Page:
Joo Yeon Sir on Suites & Fantasies
South Korean violinist Joo Yeon Sir has made a point of perfecting a broad and diverse repertoire, with many works from the twentieth century at the core of her identity as a performer. Her debut disc with Rubicon showcases this focus, with a selection of fantasies and suites from composers active during the last century.
I caught up with Joo Yeon to talk about this unusual disc, and about the works she's chosen to feature.
You’ve chosen to record five colourful and varied twentieth-century works – perhaps an unusual choice for a debut disc. What led you to focus on these pieces rather than something more conventional such as a sonata or two?
After many discussions on our favourite works from our concerts, my pianist Irina and I realised that alongside our usual Sonata programmes we had also been programming smaller scale works, such as ‘Suites & Fantasies’. I really wanted the album to showcase as varied aspects of our playing as possible, a programme that has vast capacity for expressions and emotions, and with different contents and vivid images. These five complementing yet contrasting works all have descriptive titles and calls for intimacy as well as richness at times. I also wanted the listeners to be able to listen to the CD from beginning to the end, almost as if they are at one of our concerts, and take them along on a journey through some of the best twentieth-century works for violin and piano.
Of the composers featured on this album, Igor Frolov is probably the least well-known. How did you first come across his music?
I was first introduced to Igor Frolov’s music thanks to another fellow student who had studied with Frolov in Russia before joining my teacher’s class. It is fantastically written both for the violin and piano, and cleverly intertwines the famous melodies from Gershwin’s opera Porgy and Bess. Irina and I both instantly fell in love playing this fantasy for its jazz flavours and freedom, and it has since become a staple in our concerts.
Frolov was not just a composer but a very successful violinist himself; do you think there’s a difference between how violinists and non-violinists write for the instrument?
Yes I think there is definitely a difference, and it can be an advantage and disadvantage at the same time. Some violinist-composers understands the violin writing so much so that it is simply idiomatic, with the best technical effects peppered in just at the right moments in their compositions, like in Frolov’s fantasy. But this knowledge can also hinder them too, and in some cases they find it difficult move away from composing anything but exclusively for the violin. Benjamin Britten on the other hand is a great example of a non-violinist composer who writes exquisitely for the violin, in my opinion. As you can hear on this disc, Britten’s violin part is equally demanding in his Suite, and I really feel that he understands the violin and how he wants to use it to serve a unique sound world he had in mind that hadn’t been explored before.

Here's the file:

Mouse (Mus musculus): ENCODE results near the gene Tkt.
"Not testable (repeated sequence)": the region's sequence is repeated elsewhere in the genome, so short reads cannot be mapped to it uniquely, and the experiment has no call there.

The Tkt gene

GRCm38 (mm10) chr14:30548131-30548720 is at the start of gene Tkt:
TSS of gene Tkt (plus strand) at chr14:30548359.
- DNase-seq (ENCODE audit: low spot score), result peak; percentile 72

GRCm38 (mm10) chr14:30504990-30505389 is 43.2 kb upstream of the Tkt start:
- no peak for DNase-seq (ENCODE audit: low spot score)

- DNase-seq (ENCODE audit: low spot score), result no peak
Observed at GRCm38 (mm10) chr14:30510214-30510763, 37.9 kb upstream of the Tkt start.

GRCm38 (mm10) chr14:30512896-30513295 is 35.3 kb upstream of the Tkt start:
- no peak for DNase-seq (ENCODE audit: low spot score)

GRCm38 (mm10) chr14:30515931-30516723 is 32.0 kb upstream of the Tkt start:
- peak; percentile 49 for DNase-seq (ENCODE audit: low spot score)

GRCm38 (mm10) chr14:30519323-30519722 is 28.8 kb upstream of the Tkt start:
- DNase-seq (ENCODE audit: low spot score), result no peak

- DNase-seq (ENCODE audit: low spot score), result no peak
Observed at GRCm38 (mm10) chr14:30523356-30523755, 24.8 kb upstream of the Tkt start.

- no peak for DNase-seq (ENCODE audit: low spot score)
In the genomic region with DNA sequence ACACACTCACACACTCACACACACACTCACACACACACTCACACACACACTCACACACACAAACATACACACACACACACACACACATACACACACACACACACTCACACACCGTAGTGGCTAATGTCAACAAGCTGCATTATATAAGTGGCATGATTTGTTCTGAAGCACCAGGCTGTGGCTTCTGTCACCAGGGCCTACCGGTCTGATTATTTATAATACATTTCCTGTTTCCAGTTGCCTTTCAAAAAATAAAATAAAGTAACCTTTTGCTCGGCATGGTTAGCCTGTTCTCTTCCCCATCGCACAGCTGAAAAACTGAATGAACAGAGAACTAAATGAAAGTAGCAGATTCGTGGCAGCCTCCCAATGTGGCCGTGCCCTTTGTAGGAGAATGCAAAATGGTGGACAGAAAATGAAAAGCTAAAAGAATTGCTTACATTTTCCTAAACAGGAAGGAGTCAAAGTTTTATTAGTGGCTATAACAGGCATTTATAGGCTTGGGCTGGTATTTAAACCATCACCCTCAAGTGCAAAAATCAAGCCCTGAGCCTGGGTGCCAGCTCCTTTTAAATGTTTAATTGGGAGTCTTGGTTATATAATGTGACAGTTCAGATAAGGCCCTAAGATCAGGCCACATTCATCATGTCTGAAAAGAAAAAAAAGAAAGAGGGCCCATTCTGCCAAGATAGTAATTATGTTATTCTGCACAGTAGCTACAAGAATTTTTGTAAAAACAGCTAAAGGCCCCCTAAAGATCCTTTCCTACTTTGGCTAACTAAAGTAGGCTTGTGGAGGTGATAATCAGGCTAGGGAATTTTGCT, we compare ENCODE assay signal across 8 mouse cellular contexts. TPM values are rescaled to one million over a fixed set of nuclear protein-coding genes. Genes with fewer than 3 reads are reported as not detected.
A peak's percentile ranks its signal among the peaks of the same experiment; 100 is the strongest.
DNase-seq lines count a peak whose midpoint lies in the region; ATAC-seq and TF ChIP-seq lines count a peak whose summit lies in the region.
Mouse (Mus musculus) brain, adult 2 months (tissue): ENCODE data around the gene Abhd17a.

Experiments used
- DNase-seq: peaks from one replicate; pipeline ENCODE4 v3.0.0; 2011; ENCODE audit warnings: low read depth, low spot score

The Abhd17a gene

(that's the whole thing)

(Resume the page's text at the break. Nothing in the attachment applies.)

You mention that you’ve been performing with Irina Andrievsky for ten years now; how important do you feel it is to build a musical relationship with one constant partner at the piano, rather than a series of accompanists?
We live in an age where we take it for granted and expect things to happen magically fast, but I find that it is very important to build relationships with pianists, in the same way we build relationships with people over a long period of time. Irina and I have been playing over ten years in rehearsals and concerts which have all contributed to how we perform, and I feel complete rapport with her. We continue to collaborate with other musicians too of course, which is always a fascinating process that could lead to other fruitful partnerships. But the times we perform together as a duo, it is really special, and most importantly, a lot of fun!
Can you tell us anything about your future recording plans?
I am delighted to share that there are plans for future recordings. I am currently discussing programmes with Irina, and we hope to bring another attractive programme for the listeners. It is slightly early to mention anything more specific at this stage, but I will of course share the first details with Presto Classical once they are finalised!